Gordon family papers  1853-1883 (bulk 1861-1862)
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Collection Scope and Content Note

The Gordon family papers contain 504 letters written or received by Josiah H. Gordon, his wife Kate, and their son Robert ("Bobby") between 1853 and 1883. The largest part of the correspondence consists of 359 letters between Josiah H. Gordon and his wife Kate, with an additional 43 letters written by their son "Bobby" to his father. Another 66 letters are from friends and relatives to Josiah or Kate, and 36 are business letters to Josiah. Kate's letters were written from their home in Cumberland, Md. Josiah's earlier letters, prior to his arrest, were written while he was away from home on business in Annapolis, Baltimore, and Frederick, Md. His prison letters came from Fort Lafayette, New York [12 letters] and from Fort Warren, Massachusetts [108 letters]. Immediately after his release he wrote from Bedford and Huntington, Pennsylvania, then from Jessup's Cut and Pierce Land, Maryland. In the early 1870s, he wrote from his home in Cumberland to his son "Bobby" at Roanoke College in Salem, Virginia, and later to his daughter Helen who was away at school (1882).

Although the correspondence covers 30 years, all but approximately thirty of the letters date from a single 15-month period, between April 1861 and June of 1862, during which time Josiah was in prison for 8 months. Maryland was a state of divided loyalties, with the town of Cumberland sharply divided, but it remained in Union hands for most of the War. The Gordons were clearly Southern sympathizers, and with Josiah a Delegate in the Maryland House, his opinions were well known. From the time of his first arrest on Aug. 30, 1861, until two months after his release on May 7, 1862, he was separated from his wife and three small children. The Gordon Family Papers are especially interesting because they give both sides of this correspondence between a husband, held as a political prisoner in a "Northern" fort, and his wife and young son at home in Maryland, where they have been classified as "the enemy." They wrote to each other 3-5 times a week during the year they were apart. The letters provide a clear picture of the quiet, secure, daily life in prison, and its turbulent counterpart back home in Maryland in the early days of the Civil War. Both Gordons felt the Confederacy would prevail, and despite censorship of all their letters, expressed strong political sentiments -- so strong that both were warned to tone down their letters. One of Josiah's letters in early March of 1862 was returned to him as unsendable. Kate's April 3, 1862 letter to him was delivered with the following warning from Col. Dimick [the commander of Fort Warren], "Please request Mrs. Gordon to avoid military and other matters relating to our national affairs."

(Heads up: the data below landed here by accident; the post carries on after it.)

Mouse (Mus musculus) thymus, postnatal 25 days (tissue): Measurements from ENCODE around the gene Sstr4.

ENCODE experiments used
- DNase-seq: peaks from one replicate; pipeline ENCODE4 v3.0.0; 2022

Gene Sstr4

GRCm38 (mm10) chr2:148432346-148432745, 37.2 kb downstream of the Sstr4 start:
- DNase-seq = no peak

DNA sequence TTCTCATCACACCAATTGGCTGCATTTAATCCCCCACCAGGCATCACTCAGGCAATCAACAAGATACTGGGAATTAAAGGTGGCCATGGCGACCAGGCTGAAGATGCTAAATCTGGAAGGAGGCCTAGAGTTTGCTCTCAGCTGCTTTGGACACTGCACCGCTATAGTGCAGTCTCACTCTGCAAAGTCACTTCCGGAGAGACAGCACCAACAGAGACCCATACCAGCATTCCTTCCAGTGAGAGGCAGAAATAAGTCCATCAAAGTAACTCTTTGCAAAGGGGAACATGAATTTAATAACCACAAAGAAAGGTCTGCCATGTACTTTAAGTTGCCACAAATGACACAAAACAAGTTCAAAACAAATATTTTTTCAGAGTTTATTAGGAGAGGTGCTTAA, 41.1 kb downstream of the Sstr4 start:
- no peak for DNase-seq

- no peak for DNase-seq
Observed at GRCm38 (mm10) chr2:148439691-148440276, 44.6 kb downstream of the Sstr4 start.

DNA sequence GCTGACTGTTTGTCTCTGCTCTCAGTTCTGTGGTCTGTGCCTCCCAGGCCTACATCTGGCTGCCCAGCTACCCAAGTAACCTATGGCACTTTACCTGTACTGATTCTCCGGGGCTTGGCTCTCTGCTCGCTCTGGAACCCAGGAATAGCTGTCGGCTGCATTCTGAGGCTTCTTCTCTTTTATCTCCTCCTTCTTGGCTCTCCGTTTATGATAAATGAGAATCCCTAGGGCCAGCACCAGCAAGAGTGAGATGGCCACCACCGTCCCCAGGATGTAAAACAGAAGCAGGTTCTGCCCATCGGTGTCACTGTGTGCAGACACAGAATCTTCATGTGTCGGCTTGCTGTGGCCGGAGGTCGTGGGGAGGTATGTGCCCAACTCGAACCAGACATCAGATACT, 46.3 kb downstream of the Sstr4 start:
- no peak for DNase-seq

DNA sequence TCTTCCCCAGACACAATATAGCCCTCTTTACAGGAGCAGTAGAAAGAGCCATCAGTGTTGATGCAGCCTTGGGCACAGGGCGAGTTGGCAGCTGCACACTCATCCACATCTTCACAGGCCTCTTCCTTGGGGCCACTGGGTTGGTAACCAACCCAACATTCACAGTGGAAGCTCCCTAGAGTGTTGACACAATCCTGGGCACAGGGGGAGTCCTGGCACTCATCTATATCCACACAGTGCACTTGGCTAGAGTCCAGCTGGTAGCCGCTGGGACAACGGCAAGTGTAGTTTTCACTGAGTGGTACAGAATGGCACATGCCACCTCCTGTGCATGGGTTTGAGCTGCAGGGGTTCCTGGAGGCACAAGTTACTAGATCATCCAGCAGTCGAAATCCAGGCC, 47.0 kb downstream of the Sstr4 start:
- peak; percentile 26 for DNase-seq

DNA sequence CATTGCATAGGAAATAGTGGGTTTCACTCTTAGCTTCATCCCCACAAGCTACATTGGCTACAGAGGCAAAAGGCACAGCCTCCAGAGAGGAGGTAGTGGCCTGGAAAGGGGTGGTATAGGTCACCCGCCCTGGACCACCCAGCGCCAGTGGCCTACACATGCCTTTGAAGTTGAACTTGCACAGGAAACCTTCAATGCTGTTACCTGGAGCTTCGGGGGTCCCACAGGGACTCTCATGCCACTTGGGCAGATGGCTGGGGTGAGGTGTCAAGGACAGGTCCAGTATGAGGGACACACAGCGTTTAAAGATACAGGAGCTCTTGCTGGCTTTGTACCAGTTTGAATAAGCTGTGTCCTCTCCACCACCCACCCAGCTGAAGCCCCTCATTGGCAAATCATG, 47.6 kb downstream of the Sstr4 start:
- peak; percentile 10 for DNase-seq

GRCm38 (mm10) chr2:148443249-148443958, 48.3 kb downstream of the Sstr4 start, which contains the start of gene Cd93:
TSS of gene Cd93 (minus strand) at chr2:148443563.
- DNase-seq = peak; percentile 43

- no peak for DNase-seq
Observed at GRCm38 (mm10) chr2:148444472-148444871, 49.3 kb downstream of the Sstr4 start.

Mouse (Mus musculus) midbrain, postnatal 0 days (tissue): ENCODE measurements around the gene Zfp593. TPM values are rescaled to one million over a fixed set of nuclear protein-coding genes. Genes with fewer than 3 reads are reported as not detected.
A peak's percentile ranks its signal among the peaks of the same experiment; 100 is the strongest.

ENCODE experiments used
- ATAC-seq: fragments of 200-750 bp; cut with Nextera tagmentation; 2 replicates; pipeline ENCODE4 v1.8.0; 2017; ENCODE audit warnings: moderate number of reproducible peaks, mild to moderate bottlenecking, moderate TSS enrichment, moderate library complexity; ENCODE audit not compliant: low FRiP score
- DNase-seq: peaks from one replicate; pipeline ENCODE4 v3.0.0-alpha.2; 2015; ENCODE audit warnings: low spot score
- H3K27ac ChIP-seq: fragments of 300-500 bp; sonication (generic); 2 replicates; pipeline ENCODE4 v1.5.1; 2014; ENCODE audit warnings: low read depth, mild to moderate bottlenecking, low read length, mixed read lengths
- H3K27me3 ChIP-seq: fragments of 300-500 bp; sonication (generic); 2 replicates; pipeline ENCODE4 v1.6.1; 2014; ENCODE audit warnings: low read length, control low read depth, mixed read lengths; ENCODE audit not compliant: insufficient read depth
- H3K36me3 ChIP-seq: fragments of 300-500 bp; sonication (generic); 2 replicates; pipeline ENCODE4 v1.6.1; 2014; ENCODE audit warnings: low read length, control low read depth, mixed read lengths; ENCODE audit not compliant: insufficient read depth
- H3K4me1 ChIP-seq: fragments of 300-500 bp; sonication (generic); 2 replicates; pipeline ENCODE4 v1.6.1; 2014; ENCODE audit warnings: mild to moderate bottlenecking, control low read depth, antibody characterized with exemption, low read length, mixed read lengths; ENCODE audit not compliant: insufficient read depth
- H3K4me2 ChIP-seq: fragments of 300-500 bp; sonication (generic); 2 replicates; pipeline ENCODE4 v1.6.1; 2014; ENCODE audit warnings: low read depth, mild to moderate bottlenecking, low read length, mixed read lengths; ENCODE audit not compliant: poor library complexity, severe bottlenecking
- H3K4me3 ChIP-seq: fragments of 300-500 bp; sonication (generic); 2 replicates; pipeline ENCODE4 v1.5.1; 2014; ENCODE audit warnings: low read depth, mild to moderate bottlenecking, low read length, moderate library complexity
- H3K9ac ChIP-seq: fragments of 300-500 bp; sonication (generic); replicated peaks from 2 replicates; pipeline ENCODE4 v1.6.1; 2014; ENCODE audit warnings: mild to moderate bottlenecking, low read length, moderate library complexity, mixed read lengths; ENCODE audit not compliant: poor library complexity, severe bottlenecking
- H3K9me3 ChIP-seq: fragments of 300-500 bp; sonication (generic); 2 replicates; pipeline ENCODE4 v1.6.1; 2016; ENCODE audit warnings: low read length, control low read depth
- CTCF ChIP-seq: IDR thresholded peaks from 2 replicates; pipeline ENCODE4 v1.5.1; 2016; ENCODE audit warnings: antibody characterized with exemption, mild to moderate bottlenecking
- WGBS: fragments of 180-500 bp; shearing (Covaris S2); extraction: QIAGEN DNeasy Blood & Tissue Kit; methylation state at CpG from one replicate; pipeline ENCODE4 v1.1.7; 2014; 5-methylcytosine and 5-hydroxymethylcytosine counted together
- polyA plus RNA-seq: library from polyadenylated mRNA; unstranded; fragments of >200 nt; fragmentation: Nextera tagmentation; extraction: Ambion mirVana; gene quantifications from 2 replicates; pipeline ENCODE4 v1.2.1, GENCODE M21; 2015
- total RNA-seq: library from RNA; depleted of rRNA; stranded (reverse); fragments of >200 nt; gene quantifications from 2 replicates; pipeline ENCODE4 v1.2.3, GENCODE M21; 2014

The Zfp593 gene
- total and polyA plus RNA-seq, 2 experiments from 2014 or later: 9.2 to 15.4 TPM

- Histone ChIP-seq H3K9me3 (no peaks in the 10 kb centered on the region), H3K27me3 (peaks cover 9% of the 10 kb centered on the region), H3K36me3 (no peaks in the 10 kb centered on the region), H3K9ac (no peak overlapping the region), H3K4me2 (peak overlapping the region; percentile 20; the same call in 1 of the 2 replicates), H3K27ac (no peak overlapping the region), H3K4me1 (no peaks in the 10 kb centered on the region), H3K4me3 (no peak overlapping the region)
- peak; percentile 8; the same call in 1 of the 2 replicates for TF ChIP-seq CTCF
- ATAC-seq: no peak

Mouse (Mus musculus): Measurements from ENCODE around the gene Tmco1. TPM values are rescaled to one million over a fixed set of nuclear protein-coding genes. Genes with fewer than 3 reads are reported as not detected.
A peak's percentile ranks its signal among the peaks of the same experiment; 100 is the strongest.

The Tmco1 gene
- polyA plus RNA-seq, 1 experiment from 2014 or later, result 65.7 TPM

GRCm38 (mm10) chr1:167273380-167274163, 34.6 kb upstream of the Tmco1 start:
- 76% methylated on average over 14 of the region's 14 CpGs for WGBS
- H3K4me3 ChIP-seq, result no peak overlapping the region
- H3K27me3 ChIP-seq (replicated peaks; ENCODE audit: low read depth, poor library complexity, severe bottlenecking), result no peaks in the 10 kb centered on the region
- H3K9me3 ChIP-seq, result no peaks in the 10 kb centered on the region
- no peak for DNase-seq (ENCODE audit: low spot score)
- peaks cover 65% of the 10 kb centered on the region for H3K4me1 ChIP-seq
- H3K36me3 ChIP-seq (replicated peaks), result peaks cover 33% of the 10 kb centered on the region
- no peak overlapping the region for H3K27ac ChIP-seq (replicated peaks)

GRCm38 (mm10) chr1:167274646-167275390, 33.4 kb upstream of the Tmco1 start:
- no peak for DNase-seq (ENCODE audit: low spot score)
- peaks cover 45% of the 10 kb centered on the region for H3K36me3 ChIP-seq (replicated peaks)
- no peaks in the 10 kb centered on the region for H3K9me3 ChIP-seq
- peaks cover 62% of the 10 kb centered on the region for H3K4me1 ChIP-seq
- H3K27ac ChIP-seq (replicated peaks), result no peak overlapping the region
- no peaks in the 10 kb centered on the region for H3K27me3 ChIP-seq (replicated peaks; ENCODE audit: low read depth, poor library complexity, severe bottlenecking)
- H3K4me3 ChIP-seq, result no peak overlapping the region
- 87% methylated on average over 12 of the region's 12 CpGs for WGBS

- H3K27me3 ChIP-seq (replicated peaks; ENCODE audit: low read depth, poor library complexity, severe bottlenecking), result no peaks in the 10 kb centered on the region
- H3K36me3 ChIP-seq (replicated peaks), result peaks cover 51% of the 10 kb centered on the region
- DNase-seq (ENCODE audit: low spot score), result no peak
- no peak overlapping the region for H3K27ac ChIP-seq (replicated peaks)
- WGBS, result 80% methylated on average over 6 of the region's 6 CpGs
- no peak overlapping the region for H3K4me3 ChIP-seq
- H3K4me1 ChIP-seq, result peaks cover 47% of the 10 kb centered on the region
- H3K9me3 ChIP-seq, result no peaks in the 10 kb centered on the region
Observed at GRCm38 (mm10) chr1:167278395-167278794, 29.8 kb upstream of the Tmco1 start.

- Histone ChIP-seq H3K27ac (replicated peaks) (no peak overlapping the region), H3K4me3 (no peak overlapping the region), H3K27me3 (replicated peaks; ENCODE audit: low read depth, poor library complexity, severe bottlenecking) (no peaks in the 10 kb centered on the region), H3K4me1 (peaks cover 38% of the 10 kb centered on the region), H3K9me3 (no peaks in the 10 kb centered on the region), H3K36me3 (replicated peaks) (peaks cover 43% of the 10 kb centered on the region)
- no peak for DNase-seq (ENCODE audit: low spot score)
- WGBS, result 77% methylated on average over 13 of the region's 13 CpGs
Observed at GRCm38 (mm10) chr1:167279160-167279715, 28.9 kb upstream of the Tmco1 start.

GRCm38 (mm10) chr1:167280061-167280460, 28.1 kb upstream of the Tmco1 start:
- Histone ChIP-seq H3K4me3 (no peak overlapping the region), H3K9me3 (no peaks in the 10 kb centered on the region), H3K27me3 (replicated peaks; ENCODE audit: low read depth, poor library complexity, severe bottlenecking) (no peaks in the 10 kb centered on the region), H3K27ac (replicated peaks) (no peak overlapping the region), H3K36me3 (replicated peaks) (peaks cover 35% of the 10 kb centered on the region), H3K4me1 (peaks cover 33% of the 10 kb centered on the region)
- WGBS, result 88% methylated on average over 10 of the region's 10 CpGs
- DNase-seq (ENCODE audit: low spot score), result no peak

Kate Gordon's 88 letters to her husband during the time of his arrest and imprisonment in the "North" portray a woman forced to assume her husband's normal role at a very difficult time. Her letters are filled with questions, such as how much meat to order for the winter, whether to keep or sell their horse which the Union troops keep "borrowing," what direction their nine-year-old son's education should take, what their slave Wesley should be doing. Kate, on her own for the first time with two young children, had to make decisions in a hostile environment. Cumberland had many volatile Union supporters, and was occupied by Federal forces for most of 1861 and 1862. She had to cope with the anger people felt toward her imprisoned husband. In August 1861 the Gordon's house was attacked by a mob, who broke most of the downstairs windows and almost kicked in the front door. In early 1862 some young rowdies "were stoning Wesley in the most furious manner." In his 39 letters, nine-year-old Bobby wrote his own observations of local events. On Aug. 18, 1861, he wrote, "the people put Cow manure on the Carriage and wrote traitor on the back and cut the tassels off and Stole the colored mans coat."